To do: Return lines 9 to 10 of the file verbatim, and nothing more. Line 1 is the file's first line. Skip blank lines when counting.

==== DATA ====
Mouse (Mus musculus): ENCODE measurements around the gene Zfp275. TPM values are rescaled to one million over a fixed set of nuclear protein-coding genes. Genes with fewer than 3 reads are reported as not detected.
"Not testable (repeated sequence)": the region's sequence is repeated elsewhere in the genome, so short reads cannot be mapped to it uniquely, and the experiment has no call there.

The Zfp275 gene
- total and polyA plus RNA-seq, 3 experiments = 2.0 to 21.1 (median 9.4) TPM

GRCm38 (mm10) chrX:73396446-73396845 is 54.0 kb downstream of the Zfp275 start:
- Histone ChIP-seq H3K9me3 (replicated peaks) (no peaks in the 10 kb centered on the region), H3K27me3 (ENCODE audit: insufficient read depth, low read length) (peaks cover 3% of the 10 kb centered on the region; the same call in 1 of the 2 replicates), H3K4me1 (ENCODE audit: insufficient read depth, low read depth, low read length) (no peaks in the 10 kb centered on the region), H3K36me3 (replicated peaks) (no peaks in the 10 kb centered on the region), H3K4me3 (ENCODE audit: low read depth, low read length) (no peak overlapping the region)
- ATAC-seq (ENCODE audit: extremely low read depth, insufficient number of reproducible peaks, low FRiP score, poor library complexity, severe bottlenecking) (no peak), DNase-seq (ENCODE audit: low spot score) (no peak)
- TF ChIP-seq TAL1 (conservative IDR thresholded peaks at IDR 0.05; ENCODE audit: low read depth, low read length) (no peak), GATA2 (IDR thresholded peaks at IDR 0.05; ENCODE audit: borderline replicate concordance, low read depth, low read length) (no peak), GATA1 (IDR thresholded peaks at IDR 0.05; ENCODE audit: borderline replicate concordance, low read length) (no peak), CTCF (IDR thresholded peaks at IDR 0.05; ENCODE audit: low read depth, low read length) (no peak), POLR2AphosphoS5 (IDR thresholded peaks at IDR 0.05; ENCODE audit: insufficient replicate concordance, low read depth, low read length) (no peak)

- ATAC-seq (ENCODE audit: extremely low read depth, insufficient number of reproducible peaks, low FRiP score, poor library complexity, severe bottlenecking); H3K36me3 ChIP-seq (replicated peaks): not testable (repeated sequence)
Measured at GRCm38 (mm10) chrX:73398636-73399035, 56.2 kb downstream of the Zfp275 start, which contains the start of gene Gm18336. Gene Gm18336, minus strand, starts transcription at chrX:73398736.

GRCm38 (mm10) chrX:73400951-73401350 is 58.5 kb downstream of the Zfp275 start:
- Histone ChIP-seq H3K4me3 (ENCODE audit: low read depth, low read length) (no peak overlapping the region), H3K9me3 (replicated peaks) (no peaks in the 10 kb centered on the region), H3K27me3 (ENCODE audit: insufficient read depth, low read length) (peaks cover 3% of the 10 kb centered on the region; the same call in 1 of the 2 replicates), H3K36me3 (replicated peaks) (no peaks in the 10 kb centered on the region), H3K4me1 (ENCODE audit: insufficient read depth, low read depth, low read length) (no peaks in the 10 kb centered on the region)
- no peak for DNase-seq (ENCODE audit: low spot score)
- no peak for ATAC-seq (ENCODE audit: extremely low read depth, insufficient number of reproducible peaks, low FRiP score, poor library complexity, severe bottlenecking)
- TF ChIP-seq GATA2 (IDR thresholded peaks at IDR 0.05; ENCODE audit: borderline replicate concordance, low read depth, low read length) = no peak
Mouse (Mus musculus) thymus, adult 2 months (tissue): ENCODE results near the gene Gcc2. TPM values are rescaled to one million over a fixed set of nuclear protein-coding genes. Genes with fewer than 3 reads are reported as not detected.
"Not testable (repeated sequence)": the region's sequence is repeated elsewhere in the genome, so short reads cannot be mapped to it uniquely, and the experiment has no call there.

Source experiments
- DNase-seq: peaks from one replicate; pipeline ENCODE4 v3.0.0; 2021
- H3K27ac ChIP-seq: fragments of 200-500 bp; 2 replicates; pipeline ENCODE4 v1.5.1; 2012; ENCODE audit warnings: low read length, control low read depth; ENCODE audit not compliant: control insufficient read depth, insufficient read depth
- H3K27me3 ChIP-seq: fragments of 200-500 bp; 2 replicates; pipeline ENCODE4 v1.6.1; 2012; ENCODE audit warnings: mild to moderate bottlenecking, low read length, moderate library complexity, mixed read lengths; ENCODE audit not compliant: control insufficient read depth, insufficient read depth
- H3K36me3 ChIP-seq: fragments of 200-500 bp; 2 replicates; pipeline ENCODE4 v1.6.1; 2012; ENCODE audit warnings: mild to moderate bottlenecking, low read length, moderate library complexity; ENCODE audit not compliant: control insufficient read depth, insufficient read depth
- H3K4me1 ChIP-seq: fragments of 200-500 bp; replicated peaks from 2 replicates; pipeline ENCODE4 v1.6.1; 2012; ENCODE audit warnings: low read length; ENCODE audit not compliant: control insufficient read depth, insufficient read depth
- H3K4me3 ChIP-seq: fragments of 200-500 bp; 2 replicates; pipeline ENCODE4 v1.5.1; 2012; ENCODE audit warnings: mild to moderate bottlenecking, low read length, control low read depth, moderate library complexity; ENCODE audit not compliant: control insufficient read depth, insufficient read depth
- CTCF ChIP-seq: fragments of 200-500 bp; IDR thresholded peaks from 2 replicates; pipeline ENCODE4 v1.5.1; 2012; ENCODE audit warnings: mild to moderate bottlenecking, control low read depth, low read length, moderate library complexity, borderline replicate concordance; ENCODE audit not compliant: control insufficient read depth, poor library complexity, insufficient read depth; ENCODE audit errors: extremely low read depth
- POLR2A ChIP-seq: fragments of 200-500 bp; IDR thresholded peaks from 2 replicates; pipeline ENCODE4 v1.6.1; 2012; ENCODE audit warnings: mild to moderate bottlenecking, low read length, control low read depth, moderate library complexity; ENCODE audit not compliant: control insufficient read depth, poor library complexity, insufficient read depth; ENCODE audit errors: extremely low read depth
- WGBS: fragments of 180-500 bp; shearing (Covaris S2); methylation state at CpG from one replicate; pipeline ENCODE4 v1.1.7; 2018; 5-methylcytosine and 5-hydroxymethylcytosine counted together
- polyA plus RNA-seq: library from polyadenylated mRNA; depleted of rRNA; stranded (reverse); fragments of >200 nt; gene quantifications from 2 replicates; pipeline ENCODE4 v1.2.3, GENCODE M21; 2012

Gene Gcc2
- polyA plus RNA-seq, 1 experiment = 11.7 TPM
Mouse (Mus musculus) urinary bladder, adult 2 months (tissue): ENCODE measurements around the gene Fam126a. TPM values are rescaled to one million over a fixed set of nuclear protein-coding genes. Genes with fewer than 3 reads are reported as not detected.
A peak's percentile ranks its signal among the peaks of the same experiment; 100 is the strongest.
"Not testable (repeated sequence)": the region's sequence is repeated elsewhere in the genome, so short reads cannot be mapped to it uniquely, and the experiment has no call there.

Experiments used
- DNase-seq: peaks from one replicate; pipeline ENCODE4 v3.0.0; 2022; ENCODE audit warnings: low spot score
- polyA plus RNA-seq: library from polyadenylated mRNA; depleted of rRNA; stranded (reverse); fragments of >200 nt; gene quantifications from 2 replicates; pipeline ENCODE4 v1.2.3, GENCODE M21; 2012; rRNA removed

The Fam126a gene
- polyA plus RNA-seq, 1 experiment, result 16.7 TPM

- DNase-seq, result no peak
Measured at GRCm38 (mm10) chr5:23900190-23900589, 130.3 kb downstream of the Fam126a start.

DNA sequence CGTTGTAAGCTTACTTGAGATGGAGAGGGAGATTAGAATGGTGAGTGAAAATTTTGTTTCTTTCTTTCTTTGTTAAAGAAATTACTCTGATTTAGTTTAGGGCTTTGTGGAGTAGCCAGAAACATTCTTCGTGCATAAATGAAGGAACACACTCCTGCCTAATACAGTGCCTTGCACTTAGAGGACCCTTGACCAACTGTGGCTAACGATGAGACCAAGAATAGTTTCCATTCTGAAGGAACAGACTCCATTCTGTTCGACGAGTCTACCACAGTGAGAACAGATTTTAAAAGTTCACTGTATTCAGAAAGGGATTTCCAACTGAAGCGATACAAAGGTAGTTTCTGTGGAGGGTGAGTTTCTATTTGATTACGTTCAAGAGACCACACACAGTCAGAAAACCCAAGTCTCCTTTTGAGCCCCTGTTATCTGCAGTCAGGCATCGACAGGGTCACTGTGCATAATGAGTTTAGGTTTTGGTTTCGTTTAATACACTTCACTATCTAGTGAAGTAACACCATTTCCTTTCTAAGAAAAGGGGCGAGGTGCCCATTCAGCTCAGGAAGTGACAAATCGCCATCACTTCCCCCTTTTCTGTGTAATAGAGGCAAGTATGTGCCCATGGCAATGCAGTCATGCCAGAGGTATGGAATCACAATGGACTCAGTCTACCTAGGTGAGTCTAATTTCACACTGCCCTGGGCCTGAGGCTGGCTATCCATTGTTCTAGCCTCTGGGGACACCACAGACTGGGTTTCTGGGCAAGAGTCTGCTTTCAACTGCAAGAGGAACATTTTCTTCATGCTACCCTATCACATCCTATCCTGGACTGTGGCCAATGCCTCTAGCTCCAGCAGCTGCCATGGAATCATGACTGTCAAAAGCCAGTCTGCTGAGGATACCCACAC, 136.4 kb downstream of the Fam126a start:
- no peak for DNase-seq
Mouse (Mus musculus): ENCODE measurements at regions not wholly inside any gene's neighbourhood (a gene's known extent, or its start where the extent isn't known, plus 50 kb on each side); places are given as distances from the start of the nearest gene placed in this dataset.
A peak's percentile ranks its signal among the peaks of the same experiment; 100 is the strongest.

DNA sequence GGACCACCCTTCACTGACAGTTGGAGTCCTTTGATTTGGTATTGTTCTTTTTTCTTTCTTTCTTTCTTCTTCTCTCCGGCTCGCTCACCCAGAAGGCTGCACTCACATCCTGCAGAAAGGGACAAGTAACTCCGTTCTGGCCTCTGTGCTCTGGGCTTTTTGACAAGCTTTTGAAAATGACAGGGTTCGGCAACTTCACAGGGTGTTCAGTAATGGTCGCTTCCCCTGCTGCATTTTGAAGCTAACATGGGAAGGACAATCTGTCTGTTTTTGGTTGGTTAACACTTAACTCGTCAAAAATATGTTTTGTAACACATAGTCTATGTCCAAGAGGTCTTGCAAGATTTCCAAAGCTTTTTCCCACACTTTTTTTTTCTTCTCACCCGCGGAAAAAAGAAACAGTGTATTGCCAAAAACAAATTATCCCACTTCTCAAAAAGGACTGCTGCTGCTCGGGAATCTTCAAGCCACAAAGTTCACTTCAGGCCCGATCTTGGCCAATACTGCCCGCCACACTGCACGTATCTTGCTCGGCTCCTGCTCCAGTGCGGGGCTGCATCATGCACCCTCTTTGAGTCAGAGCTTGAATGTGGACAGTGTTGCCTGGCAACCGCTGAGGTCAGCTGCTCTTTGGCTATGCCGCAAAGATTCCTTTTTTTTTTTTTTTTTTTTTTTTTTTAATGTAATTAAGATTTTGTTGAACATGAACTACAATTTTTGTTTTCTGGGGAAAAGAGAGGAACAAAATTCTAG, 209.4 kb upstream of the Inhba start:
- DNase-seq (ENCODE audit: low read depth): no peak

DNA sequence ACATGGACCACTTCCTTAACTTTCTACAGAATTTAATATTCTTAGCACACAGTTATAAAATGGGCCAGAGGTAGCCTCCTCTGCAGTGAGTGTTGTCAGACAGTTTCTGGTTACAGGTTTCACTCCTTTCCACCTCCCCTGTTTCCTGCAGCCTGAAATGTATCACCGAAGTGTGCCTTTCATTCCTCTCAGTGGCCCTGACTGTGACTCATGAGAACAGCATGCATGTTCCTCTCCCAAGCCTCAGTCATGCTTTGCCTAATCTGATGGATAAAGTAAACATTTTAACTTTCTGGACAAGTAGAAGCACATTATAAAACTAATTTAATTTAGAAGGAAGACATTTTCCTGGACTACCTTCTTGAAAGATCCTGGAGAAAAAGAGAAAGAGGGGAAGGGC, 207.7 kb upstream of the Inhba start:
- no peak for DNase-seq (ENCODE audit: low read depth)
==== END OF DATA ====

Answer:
- ATAC-seq (ENCODE audit: extremely low read depth, insufficient number of reproducible peaks, low FRiP score, poor library complexity, severe bottlenecking); H3K36me3 ChIP-seq (replicated peaks): not testable (repeated sequence)
Measured at GRCm38 (mm10) chrX:73398636-73399035, 56.2 kb downstream of the Zfp275 start, which contains the start of gene Gm18336. Gene Gm18336, minus strand, starts transcription at chrX:73398736.